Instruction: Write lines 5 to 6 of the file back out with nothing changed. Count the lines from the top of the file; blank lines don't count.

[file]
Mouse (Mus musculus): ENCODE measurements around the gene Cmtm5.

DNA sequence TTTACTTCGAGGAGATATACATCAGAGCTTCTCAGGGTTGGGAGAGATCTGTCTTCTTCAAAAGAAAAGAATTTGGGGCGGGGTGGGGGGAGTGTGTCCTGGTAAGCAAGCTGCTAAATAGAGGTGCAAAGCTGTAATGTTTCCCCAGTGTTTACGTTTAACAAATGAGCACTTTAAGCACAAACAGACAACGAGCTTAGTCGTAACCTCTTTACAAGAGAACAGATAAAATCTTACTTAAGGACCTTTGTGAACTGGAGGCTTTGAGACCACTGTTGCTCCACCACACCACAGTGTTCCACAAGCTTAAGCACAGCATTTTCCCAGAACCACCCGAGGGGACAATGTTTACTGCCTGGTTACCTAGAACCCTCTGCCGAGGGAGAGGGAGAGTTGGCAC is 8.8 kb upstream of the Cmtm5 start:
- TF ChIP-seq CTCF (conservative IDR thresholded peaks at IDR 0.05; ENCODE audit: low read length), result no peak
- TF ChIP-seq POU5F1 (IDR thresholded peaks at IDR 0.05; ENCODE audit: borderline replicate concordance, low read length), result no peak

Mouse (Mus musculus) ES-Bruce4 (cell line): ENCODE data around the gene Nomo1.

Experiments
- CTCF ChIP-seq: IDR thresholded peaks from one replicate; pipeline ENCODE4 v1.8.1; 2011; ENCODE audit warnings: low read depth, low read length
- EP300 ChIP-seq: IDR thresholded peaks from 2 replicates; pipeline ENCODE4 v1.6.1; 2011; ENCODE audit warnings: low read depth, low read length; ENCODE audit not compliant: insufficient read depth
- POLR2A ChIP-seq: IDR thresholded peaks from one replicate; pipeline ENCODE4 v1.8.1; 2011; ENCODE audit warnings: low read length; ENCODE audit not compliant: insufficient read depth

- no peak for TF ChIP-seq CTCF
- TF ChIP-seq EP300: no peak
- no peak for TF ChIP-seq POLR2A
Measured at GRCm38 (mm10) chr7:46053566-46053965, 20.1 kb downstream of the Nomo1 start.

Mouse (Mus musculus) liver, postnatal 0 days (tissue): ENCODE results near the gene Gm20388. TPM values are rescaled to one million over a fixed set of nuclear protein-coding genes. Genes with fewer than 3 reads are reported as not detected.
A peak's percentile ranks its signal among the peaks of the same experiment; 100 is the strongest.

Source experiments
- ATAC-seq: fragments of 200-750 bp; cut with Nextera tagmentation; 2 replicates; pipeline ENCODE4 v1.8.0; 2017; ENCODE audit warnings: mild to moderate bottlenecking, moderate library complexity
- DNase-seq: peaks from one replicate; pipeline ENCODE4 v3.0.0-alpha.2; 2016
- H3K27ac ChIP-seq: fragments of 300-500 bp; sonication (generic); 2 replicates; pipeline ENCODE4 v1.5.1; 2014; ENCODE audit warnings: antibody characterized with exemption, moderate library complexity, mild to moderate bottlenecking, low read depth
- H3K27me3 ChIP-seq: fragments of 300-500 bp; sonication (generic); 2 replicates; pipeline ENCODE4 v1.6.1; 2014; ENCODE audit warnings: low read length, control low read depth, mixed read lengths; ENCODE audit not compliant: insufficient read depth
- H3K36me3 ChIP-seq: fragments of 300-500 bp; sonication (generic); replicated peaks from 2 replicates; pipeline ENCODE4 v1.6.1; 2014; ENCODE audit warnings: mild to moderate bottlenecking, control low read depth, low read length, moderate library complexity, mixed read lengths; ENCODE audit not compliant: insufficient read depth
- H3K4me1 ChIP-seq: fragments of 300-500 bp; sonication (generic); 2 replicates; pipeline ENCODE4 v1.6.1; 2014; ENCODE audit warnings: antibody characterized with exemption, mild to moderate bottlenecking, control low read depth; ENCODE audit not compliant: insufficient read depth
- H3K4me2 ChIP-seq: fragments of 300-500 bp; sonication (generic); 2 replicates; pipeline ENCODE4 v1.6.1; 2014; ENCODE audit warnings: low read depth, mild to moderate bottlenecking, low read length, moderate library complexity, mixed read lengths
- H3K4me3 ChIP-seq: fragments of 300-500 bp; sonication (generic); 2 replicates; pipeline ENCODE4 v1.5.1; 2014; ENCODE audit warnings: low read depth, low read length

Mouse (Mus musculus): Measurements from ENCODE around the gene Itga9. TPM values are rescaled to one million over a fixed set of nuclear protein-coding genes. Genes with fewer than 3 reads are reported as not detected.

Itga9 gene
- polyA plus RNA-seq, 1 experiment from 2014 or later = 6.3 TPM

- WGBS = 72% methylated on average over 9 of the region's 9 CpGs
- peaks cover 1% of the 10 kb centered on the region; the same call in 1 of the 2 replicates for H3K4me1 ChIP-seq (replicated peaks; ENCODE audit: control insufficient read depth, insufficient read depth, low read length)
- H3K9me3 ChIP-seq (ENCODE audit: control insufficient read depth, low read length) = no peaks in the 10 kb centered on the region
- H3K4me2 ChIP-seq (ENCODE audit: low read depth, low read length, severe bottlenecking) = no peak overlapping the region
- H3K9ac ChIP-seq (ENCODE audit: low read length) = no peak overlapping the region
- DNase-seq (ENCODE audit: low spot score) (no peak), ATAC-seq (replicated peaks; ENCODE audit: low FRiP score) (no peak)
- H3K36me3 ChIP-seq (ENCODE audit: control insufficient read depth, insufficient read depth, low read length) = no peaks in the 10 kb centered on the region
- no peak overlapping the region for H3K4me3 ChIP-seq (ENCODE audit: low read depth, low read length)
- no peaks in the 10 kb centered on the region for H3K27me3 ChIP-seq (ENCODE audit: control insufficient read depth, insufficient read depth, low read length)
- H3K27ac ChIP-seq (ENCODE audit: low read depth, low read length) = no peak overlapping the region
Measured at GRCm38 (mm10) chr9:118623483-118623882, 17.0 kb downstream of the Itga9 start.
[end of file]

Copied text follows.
Mouse (Mus musculus) ES-Bruce4 (cell line): ENCODE data around the gene Nomo1.

Experiments